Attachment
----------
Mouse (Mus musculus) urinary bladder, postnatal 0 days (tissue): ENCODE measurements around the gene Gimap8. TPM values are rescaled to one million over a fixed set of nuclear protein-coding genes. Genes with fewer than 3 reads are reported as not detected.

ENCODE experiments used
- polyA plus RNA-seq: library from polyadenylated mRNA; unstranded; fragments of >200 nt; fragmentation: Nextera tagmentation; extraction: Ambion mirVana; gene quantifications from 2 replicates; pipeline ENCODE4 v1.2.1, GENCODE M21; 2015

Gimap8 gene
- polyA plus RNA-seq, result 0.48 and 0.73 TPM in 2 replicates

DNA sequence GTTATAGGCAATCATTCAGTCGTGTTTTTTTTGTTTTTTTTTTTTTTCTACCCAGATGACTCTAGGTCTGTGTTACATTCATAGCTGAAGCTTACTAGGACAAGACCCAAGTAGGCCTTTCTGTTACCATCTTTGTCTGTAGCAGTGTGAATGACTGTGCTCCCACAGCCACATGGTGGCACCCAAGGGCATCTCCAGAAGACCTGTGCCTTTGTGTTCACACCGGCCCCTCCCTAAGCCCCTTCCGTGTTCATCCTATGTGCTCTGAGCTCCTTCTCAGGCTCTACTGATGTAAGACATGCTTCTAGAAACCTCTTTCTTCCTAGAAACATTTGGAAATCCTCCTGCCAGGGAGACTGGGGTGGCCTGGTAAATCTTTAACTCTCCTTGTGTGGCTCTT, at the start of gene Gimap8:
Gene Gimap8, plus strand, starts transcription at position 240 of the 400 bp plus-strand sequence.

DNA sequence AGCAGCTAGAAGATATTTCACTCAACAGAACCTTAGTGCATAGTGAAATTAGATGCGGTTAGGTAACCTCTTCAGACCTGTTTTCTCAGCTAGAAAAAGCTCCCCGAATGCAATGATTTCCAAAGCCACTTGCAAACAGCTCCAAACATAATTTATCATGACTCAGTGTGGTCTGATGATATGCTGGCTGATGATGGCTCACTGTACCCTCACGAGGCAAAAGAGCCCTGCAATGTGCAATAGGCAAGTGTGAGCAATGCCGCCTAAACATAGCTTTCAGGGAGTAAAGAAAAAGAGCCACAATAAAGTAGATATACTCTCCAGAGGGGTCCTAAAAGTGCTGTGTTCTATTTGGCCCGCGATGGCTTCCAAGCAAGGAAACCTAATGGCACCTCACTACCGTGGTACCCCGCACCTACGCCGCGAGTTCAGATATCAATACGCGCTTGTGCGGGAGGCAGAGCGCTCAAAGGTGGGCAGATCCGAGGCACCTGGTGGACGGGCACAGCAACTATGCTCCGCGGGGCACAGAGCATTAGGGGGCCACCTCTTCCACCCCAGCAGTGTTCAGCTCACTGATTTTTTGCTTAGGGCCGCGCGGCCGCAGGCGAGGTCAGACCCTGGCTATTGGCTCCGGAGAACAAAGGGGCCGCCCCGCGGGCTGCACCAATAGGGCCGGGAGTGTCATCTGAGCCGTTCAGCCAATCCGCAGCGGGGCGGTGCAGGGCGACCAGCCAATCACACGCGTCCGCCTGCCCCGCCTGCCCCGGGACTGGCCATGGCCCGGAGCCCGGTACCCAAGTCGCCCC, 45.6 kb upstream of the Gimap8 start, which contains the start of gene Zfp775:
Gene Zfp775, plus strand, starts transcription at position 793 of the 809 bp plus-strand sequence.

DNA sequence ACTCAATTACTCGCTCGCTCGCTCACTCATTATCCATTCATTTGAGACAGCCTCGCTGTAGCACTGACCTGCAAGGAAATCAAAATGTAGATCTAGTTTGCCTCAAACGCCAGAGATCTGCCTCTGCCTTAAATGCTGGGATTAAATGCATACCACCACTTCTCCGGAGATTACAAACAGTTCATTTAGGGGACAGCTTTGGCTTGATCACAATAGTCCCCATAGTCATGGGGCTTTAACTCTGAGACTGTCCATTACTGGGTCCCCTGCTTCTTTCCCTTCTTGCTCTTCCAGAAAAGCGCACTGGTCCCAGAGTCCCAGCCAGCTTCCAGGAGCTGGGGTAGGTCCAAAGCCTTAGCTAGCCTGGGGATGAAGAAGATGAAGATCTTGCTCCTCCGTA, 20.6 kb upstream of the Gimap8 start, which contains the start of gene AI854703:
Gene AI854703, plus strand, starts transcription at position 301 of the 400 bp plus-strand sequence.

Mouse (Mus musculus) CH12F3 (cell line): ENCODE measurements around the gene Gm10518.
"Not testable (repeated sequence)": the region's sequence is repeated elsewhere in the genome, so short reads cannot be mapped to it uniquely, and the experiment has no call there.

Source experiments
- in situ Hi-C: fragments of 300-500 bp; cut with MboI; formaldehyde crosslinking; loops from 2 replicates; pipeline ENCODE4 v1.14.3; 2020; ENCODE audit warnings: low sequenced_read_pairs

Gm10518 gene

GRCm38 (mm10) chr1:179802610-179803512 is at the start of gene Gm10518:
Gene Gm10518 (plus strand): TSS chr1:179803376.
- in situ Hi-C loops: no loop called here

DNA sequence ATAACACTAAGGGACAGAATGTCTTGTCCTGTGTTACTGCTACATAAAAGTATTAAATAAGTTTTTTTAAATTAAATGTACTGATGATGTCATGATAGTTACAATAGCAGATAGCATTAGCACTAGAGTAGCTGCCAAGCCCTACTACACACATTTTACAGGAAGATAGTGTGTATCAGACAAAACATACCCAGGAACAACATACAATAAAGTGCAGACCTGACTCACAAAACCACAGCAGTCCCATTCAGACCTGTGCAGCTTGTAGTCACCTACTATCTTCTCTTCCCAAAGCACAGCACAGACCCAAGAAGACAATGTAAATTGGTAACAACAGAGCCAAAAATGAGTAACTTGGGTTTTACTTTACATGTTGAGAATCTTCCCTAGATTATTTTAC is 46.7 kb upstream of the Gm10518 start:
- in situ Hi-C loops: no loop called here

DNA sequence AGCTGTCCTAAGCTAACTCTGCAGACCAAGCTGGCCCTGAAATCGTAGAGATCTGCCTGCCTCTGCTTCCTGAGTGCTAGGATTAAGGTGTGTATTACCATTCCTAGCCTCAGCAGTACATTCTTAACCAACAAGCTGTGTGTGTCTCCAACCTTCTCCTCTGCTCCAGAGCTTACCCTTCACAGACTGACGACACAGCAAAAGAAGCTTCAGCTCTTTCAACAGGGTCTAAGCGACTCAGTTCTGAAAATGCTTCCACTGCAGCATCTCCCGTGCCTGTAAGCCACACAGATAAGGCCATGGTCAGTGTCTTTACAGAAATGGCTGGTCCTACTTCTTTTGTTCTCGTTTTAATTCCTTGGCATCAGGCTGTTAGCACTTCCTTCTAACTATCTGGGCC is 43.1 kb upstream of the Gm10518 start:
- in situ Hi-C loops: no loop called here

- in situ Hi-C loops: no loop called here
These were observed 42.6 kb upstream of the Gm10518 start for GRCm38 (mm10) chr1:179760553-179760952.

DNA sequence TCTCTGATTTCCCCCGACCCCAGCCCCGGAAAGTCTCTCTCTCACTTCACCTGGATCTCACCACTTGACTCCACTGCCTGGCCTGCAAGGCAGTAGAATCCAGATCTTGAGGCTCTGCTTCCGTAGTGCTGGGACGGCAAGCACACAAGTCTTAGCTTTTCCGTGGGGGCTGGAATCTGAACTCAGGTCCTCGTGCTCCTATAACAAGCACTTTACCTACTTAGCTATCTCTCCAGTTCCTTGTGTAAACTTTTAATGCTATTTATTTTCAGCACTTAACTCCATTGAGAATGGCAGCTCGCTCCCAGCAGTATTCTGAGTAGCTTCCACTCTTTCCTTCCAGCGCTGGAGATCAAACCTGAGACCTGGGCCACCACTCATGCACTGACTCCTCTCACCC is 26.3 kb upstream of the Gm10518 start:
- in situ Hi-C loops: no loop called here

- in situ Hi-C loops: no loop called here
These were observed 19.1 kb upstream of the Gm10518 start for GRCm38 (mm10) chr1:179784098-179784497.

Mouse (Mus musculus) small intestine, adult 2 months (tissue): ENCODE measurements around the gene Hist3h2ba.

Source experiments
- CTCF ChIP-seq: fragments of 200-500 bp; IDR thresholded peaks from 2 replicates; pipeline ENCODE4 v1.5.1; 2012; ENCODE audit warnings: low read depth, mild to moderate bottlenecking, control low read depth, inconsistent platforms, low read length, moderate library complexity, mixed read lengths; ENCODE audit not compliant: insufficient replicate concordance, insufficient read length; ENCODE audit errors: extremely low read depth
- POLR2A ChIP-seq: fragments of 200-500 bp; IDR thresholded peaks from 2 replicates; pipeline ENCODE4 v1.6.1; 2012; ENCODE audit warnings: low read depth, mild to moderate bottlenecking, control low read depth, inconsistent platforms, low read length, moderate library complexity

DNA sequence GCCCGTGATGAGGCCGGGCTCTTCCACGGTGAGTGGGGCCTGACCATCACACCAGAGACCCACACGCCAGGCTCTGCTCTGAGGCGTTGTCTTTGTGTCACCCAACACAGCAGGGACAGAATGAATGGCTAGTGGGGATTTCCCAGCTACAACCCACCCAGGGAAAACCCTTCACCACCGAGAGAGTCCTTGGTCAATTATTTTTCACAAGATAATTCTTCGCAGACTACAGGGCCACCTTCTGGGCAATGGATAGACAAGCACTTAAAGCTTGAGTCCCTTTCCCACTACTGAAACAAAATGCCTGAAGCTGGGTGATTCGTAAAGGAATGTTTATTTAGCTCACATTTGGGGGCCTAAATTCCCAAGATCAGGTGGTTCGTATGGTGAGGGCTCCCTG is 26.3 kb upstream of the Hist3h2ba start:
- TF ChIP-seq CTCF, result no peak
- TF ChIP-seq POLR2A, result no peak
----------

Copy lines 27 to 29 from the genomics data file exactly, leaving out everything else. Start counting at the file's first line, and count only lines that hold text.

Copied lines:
- in situ Hi-C loops: no loop called here

- in situ Hi-C loops: no loop called here
These were observed 19.1 kb upstream of the Gm10518 start for GRCm38 (mm10) chr1:179784098-179784497.